- Date: 24 Jul 2017
- Author: SLMFacilities
- Tags: facilities, facility management, facility services, food service, property maintenance, property management, restaurant, restaurants, RFMA, routine maintenance, SLM, SLM Facility Solutions Nationwide, sustainability
- Categories: Blog, Landscaping
The exterior appearance of your facilities is vital in communicating the image of your business. Well-designed and properly maintained grounds can greet both visitors and occupants with a pleasing appearance, minimize the time and resources needed to keep your landscapes looking their best, and contribute to your organization’s sustainability efforts.
The role of facility managers in achieving these goals starts well before maintenance begins. Getting managers involved early in the design process can ensure the efficient and cost-effective maintenance of landscaped areas.
As a facility manager, you should get involved in the landscape design and planning process to avoid landscapes that are costly and difficult to maintain. Any landscape undergoing extensive rework typically involves designers with a promising idea of what looks good. They might not consider long-term maintenance needs, which is where you can come in with practical advice. Involving maintenance early in the process to guide decisions helps ensure problems are minimal.
Several problems often arise because landscape construction is, seemingly, the lowest priority of subcontractors when it comes to conflicts and engineering.
By getting involved in the planning, facility managers can be proactive – in many cases, landscape architects make decisions that sometimes puts facility managers in a reactive role. The renovation of an existing building is a wonderful opportunity for the facility manager to get involved. Your common objective is to understand the cost to maintain the property and determine the right resources needed for the job. The design phase presents an ideal opportunity for managers to emphasize the project’s total cost of ownership, which includes the ongoing cost and the resources required to properly maintain the landscape. Ideally, managers want to minimize inputs such as water, fertilizer, and fuel that powers pruning equipment and trucks.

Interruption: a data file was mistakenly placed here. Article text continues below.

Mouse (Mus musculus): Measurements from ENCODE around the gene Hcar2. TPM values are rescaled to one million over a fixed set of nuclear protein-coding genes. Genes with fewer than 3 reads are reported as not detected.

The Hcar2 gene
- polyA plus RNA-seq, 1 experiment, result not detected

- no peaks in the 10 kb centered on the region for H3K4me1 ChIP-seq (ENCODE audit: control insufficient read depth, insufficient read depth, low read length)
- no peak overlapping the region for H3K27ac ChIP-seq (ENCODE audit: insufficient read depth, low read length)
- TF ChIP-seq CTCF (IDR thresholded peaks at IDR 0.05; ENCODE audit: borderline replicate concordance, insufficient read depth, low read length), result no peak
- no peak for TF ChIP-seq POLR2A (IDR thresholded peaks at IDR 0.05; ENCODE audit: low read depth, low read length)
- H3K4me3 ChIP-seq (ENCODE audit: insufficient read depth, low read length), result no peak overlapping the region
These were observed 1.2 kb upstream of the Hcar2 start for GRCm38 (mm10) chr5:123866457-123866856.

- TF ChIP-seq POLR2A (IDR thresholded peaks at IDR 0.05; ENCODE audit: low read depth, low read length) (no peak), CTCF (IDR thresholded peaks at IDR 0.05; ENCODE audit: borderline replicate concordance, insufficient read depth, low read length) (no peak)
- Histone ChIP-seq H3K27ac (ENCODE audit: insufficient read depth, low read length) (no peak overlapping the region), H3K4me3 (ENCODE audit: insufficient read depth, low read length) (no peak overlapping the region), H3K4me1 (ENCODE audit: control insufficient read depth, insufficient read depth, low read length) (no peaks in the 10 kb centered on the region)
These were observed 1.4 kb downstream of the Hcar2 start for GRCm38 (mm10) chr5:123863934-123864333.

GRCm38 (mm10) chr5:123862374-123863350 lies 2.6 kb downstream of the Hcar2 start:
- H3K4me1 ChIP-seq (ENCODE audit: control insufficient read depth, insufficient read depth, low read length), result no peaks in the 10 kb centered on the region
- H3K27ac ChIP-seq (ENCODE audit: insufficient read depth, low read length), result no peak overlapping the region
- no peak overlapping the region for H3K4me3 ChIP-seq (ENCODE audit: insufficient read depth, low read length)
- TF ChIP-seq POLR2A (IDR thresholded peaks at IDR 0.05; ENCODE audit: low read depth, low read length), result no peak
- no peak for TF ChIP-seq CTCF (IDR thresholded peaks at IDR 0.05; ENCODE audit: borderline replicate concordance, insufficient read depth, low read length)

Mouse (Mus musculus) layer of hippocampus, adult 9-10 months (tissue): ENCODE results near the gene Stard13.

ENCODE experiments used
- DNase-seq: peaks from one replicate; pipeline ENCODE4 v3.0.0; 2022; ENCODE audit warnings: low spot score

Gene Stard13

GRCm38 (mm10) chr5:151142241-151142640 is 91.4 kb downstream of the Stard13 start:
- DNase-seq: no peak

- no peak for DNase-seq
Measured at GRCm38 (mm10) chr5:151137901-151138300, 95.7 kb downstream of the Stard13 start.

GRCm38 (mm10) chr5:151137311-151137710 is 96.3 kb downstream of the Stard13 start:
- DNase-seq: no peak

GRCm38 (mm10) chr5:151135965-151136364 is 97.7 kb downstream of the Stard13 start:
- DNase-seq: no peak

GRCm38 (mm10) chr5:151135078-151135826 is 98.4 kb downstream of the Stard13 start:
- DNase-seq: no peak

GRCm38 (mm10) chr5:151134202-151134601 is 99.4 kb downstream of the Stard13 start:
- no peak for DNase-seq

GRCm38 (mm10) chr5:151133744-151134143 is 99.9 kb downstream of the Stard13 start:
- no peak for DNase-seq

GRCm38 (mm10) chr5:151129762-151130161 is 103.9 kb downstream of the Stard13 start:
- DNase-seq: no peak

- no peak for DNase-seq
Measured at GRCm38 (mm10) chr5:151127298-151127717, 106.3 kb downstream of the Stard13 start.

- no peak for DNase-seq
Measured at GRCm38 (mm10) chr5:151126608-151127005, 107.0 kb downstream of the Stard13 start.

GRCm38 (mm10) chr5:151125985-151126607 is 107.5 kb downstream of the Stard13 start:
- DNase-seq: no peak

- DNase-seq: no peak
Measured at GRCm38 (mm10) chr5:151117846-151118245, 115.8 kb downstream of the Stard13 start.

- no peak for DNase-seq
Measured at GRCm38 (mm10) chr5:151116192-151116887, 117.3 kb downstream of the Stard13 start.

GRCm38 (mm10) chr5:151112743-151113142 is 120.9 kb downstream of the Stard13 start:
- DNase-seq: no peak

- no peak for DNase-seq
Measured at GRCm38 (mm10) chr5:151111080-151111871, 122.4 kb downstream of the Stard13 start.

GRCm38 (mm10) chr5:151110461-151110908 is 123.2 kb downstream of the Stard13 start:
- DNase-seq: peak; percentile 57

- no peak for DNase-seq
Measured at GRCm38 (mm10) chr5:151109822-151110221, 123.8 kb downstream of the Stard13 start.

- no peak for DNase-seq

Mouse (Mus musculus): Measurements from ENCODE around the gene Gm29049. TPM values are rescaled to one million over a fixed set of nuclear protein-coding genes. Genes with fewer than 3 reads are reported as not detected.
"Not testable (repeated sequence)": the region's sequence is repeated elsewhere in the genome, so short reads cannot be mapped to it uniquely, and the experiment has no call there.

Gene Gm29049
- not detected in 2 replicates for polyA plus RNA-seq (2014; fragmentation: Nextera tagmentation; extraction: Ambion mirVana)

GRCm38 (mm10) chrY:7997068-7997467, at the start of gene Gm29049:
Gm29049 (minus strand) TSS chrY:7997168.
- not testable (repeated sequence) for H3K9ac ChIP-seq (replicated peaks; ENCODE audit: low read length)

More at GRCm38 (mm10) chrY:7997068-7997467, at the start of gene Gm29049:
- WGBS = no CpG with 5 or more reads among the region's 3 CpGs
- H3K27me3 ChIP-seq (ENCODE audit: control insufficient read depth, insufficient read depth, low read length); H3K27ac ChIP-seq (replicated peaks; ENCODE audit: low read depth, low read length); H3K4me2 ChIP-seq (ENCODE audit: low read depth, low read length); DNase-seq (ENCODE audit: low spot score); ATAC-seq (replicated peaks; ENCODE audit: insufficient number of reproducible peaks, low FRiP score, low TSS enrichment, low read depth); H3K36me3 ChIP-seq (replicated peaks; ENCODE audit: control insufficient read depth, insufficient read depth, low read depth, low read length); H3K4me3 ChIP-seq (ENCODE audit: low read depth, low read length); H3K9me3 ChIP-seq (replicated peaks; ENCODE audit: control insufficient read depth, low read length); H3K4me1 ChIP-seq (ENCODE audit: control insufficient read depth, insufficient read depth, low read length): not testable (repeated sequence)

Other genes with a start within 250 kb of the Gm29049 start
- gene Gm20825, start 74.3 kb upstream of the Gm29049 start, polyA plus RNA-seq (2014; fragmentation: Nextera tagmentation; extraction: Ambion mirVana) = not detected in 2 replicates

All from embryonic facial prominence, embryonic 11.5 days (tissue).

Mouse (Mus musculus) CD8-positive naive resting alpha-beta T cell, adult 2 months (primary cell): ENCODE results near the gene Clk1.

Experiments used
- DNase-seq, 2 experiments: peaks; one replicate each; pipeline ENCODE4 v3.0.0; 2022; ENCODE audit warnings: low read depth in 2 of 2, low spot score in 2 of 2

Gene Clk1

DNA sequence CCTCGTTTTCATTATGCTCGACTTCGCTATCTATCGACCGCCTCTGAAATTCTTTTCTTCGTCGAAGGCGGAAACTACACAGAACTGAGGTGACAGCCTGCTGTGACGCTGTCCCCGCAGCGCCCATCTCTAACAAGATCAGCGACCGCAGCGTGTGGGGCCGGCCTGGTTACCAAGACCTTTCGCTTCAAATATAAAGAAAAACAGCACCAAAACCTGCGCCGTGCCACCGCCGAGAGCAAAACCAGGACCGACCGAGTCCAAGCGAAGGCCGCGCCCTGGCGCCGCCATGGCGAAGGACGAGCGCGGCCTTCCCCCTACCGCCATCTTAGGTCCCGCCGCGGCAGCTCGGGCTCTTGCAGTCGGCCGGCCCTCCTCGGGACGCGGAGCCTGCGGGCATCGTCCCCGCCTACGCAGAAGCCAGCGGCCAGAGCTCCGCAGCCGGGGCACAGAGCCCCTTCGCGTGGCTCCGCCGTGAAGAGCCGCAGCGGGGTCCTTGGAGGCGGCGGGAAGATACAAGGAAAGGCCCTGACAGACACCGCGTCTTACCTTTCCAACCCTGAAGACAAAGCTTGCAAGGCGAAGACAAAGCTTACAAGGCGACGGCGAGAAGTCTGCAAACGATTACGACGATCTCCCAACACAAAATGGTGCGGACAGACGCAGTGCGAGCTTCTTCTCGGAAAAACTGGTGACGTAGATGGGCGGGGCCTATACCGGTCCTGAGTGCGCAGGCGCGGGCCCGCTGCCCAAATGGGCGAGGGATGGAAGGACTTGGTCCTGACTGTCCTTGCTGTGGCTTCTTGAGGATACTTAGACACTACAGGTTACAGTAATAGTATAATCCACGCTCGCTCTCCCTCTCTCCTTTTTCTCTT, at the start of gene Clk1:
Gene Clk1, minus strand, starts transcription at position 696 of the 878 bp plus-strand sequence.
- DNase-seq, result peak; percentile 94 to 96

Another way that you, as a facility manager, can contribute to the design process is helping make the landscape more sustainable. Planting at the right density is big way to make your landscape more sustainable. Property owners want lush-looking plants, but facility managers want to plant smaller quantities at the right density to minimize future maintenance requirements and water needs, as well as the inevitable costs to prune more or to remove overcrowded plants. It’s all about putting the water where it is needed. Facility managers need to review the amount of water the landscape requires, and the way the irrigation system is designed. Large areas with high-volume, high-output spray heads for watering turf areas, shrubs and ornamentals require a drip or bubbler system to control water application.
The frequent problem of weeds interfering with the establishment of new plants is likely caused, for example, by poor planning of the watering of the plants and the landscape. A critical solution to minimizing weed problems is getting the water right. New landscapes often feature a mixture of large plants, trees, and small specimen plants that all are trying to get established. Managers often feel as soon as they turn on the irrigation system, everything will be watered perfectly. But, trees with large root balls might not get enough water if the irrigation system is set to deliver water for plants with shallower root systems. The reverse also is true, where systems can overwater smaller plants, an unintended result of ensuring trees are well irrigated.
For example, regional differences are important in considering landscape needs. Irrigation is often the major concern in terms of management and the expense of repairs and upgrades. In markets with expensive land, not enough room for trees is an important consideration.
Facility managers might want to ask about design changes that will reduce the amount of water needed. They also want to avoid specifying plants prone to insects or disease, minimize the amount of debris generated, and rethink the use of fertilizers.